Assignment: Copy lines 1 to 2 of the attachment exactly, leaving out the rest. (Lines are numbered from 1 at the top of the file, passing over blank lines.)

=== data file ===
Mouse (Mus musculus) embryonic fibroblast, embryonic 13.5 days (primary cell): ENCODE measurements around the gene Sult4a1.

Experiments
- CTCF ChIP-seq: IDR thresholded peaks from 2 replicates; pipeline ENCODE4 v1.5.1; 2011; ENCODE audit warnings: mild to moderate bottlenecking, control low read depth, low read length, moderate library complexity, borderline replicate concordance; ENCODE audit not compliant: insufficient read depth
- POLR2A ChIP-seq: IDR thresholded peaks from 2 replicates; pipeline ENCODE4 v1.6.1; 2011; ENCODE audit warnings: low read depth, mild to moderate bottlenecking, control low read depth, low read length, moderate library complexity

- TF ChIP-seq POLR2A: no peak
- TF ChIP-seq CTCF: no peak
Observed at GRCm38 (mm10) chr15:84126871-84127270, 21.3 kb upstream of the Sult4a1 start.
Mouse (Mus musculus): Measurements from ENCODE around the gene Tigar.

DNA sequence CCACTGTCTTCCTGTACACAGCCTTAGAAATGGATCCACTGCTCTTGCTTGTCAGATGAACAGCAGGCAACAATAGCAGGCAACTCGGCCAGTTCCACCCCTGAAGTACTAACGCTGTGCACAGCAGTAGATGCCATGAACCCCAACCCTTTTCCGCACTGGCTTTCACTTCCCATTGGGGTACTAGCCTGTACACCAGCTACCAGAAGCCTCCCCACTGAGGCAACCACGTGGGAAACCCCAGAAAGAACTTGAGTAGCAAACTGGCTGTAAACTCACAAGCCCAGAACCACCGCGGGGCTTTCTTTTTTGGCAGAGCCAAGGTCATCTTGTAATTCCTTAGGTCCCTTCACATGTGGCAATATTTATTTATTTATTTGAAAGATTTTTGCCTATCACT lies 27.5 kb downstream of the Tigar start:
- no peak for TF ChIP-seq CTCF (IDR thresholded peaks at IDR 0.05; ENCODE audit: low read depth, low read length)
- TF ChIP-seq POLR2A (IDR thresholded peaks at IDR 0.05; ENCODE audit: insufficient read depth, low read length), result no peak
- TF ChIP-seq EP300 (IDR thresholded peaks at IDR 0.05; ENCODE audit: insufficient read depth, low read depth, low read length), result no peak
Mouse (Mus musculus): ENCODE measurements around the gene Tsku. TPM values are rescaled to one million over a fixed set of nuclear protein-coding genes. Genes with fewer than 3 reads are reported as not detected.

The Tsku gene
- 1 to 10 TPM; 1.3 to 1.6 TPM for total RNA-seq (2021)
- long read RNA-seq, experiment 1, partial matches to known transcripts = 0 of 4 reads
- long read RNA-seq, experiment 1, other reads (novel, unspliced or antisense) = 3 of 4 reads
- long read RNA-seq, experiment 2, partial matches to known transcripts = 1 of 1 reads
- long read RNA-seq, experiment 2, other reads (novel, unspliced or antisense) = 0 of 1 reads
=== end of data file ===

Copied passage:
Mouse (Mus musculus) embryonic fibroblast, embryonic 13.5 days (primary cell): ENCODE measurements around the gene Sult4a1.

Experiments